July 14, 2024

Washington E. coli Outbreak Spreads to Four Counties, at Least Six Sick

The Washington E. coli outbreak has now spread to four counties with at least six confirmed cases, according to the Washington State Department of Health (DOH). This E. coli O157:H7 outbreak may be linked to fresh produce.

Washington E. coli Outbreak Spreads to Four Counties, at Least Six Sick

The official case count stands at six, even though the individual county health departments are reporting higher totals. King County says it has seven cases, while Snohomish County claims two. Benton and Walla Walla Counties claim four patients, for a total of 13 patients. The difference is that the Washington DOH only reports confirmed cases infected with E. coli O157:H7 that have been genetically linked, while the cases the counties are reporting may still be under investigation.

In the official state case count, there is one case between the ages of 0 and 9, two cases in the age range 10 to 19, one case aged 20 to 29, and one case aged 70 to 79. Three of these patients have been hospitalized, and one patient has developed hemolytic uremic syndrome (HUS), which is a complication of this infection that is a type of kidney failure.

All of the cases in King County are under the age of 15. Officials in that county have investigated multiple types of fresh produce, mostly organic, in common with most of the patients, but they can’t rule out other possibilities yet.

Acting State Health Officer Scott Lindquist said in a statement, “This outbreak is a reminder of the importance of food safety from farm to fork, especially fresh produce. We can all help reduce E. coli O157:H7 infections by washing our hands properly, scrubbing produce before eating, cooking foods thoroughly and choosing pasteurized milk products. E. coli O157:H7 infections can cause serious complications, so make sure to contact your health care provider right away if you notice symptoms, especially bloody diarrhea.”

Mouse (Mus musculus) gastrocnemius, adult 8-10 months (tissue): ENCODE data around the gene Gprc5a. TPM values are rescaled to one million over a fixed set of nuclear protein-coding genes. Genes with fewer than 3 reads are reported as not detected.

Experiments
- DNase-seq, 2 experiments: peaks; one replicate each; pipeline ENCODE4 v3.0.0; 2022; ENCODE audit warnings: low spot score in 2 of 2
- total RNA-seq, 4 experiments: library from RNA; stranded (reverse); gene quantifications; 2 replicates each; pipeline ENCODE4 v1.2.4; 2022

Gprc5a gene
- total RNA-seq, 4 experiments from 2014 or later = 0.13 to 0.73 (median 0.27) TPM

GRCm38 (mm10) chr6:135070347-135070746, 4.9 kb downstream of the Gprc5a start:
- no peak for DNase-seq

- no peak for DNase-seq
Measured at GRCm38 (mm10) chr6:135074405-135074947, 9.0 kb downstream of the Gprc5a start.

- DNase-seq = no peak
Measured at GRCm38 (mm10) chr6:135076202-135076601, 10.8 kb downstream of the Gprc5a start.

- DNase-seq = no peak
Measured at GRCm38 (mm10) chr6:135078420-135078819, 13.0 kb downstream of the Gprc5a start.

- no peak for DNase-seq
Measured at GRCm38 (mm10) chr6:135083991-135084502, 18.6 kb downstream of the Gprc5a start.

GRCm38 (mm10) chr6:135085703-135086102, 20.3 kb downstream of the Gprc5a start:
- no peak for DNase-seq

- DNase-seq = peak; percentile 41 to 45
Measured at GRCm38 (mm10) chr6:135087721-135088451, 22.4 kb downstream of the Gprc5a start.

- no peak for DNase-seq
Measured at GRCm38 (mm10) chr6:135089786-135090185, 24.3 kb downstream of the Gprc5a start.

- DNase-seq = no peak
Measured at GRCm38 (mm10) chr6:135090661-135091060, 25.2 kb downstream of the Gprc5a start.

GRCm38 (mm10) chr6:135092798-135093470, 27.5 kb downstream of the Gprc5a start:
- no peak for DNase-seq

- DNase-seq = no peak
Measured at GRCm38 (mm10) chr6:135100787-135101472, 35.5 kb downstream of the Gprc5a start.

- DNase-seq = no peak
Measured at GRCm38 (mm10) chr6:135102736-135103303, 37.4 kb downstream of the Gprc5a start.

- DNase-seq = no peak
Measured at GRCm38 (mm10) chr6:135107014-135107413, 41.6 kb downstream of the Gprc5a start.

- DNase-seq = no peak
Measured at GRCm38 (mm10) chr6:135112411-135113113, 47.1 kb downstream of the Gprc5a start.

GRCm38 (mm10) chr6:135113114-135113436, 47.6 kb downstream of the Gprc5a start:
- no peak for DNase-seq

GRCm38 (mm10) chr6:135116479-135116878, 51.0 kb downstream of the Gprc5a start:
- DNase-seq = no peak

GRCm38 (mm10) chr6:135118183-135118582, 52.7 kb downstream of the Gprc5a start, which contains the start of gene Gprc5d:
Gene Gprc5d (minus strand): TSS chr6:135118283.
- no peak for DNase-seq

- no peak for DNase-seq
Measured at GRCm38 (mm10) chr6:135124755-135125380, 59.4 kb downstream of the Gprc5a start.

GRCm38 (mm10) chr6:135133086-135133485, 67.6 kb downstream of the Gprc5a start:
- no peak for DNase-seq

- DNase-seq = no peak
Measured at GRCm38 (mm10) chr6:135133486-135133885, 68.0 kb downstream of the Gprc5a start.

The state health department is coordinating with local jurisdictions to find cases related to the outbreak using genetic testing of the pathogen and investigating causes. They are interviewing cases, looking for commonalities, and working with local and federal partners to conduct traceback.

Lawyer Fred Pritzker

If you or a loved one has been diagnosed with food poisoning, you can contact Fred Pritzker for help by calling 1-888-377-8900 or 612-338-0202.

Noted food safety attorney Fred Pritzker, who has filed many lawsuits in E. coli cases, said, “It’s important that the state health department is now involved in this outbreak investigation. We hope that they can solve this mystery and prevent any more of these tragic illnesses.”

Symptoms of an E. coli O157:H7 infection include a mild fever, vomiting and nausea, severely painful abdominal cramps, and diarrhea that is usually bloody. Patients usually start feeling sick three to four days after exposure to the pathogen.

Symptoms of HUS include little or no urine output, lethargy, pale skin, easy bruising, and a skin rash. Anyone experiencing any of these symptoms should see a doctor as soon as possible, since this infection and complications can be life-threatening.

In the past, E. coli O157:H7 outbreaks have been linked to fresh produce, especially romaine lettuce and leafy greens; raw flour; raw sprouts; salad blends; ground beef; soy nut butter; and exposure to animals. This infection can be spread person-to-person, which is why personal hygiene is so important.

If you or anyone else in your family has been ill with these symptoms, see your doctor. You may be part of this Washington E. coli outbreak.

The Food Poisoning Attorneys At Pritzker Hageman 1-888-377-8900

If you or a loved one have been sickened with an E. coli infection or HUS, please contact our experienced lawyers for help at 1-888-377-8900 or 612-338-0202.

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